boron in waterOne of the most important elements dissolved in water used to irrigate cannabis plants (and others as seen in the chart below) is Boron.

Too little or too much will cause severe withering and discoloration of a plant which severely reduces monetary value. The typically expressed range is from 0.05 to 0.5 mg/l in the irrigation water.

Boron in excessive amounts in well water sources is found in the US particularly in California, Russia, and Turkey. It is also found in membrane desalinated seawater throughout the world.

lf too low or absent, a simple, cost-effective “fix” is to mix a small amount of very soluble boric acid crystals (H3BO3) in water and feed it into the irrigation stream with an inexpensive chemical feed pump. Because of common consumer uses of boric acid such as a laundry aid or a foot bath, boric acid is available in drug stores, supermarkets, and, of course, online.

If too high (above 0.5 mg/l) it must be reduced. One would think that reverse osmosis would be the ideal solution. It is not. Reverse osmosis doesn’t reduce dissolved solids by forcing water through microscopic holes in the membrane, but instead by repelling charges between the membrane and the element (ion) in solution. Boron has no discernible charge so it passes through membranes. Even high-pressure seawater membranes allow too much through. Seawater can contain 5 PPM or more boron.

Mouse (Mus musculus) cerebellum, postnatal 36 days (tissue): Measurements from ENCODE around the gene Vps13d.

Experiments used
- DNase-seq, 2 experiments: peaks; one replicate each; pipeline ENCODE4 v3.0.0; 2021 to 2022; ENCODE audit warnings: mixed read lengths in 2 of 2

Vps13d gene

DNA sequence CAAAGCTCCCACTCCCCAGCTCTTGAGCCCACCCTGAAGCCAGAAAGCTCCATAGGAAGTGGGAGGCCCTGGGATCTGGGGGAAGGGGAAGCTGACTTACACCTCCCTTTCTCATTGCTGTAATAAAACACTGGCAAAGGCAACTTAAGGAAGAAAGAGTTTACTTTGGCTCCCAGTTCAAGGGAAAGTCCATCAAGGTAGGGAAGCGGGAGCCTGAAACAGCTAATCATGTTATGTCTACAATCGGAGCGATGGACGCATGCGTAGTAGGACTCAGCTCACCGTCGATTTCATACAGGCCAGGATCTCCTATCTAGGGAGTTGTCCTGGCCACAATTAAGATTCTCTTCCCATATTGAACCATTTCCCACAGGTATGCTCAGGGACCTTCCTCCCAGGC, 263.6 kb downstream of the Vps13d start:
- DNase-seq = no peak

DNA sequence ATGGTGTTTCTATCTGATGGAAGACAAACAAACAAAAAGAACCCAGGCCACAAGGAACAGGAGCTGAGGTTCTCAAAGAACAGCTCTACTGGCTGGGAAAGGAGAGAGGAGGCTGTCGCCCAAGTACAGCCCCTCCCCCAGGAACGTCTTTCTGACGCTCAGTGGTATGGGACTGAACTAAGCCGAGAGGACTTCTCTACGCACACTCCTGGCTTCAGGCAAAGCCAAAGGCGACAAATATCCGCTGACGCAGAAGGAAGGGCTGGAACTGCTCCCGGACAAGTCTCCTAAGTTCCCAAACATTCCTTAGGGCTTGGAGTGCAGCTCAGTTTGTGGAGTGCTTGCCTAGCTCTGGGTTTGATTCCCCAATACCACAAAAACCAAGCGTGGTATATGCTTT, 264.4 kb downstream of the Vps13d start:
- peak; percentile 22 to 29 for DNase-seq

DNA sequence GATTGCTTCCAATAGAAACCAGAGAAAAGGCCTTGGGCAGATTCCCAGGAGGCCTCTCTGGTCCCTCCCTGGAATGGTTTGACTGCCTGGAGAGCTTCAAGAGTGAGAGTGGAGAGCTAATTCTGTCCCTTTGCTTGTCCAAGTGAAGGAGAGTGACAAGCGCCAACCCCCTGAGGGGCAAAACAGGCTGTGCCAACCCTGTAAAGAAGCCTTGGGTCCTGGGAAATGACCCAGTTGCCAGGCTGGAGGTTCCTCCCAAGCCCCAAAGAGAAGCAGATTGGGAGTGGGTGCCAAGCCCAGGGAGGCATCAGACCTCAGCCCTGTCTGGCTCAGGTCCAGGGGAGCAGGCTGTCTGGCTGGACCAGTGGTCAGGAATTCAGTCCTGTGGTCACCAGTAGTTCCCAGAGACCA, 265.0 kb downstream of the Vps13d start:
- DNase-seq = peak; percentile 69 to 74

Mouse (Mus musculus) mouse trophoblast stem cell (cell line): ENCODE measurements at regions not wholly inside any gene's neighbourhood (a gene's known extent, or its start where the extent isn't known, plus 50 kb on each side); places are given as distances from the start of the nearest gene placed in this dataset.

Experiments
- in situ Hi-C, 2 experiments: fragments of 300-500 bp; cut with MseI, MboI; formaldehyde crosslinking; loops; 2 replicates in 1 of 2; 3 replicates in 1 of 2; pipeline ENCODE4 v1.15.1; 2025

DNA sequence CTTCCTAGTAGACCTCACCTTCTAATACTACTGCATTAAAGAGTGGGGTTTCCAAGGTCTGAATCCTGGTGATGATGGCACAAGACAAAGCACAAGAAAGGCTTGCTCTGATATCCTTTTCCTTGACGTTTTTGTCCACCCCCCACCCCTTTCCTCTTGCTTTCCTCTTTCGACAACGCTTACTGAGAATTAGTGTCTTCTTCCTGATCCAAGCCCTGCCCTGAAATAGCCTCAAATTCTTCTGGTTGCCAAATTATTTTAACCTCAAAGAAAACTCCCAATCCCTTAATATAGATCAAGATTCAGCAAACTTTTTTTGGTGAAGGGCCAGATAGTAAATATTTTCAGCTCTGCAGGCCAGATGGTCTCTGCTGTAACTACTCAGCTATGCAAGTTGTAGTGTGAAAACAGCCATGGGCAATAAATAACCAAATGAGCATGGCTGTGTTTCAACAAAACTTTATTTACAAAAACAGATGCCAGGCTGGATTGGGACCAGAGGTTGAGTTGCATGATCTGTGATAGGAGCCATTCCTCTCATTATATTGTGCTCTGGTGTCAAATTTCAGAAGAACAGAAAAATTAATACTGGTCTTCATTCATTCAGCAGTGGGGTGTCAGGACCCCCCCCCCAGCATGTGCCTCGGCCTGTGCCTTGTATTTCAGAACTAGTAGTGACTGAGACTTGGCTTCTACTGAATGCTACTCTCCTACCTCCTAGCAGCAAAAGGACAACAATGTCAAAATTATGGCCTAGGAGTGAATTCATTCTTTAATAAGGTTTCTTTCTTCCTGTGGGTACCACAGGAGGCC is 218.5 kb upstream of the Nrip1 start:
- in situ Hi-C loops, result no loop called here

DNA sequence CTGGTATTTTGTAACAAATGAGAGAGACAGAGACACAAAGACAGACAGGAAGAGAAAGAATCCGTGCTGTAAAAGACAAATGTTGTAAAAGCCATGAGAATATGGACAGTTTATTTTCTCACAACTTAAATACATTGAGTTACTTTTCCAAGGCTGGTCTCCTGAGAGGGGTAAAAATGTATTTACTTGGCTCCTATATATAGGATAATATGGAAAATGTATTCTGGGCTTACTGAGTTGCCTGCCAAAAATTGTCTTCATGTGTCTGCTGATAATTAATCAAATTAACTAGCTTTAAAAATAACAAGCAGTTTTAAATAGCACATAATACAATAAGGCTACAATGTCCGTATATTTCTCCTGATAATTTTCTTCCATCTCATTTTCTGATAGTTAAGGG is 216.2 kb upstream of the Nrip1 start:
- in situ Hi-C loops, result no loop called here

The removal is best accomplished using an extremely rare and expensive resin that is uniquely capable of being selective to boron and not blinded by other elements in the water. This feature permits minimal and relatively inexpensive pretreatment. The resin must be stripped of the boron with hydrochloric acid (HCl) and then returned to a boron removal state with sodium hydroxide(NaOH). The use of these chemicals in a sequential pattern necessitates special materials of construction and very unique controls for safety and efficacy.

Boron upper levels to minimize toxic sensitivity in mg/l*

<0.5 blackberry, cannabis

0.5-1 peach, cherry, plumb, grape, onion, garlic, sweet potato, wheat, barley, sunflower, strawberry

1-2 red pepper, pea, carrot, radish, potato, cucumber

2-4 lettuce, cabbage, celery, turnip, oat, corn, artichoke, tobacco, mustard squash

4-6 Tomato, alfalfa, parsley, sugar-beet

6-14 asparagus

* Information provided by the Australian Department of Agriculture

Previous Post
ENGINEERS AND HEALTH – GUARD’N GROW
Menu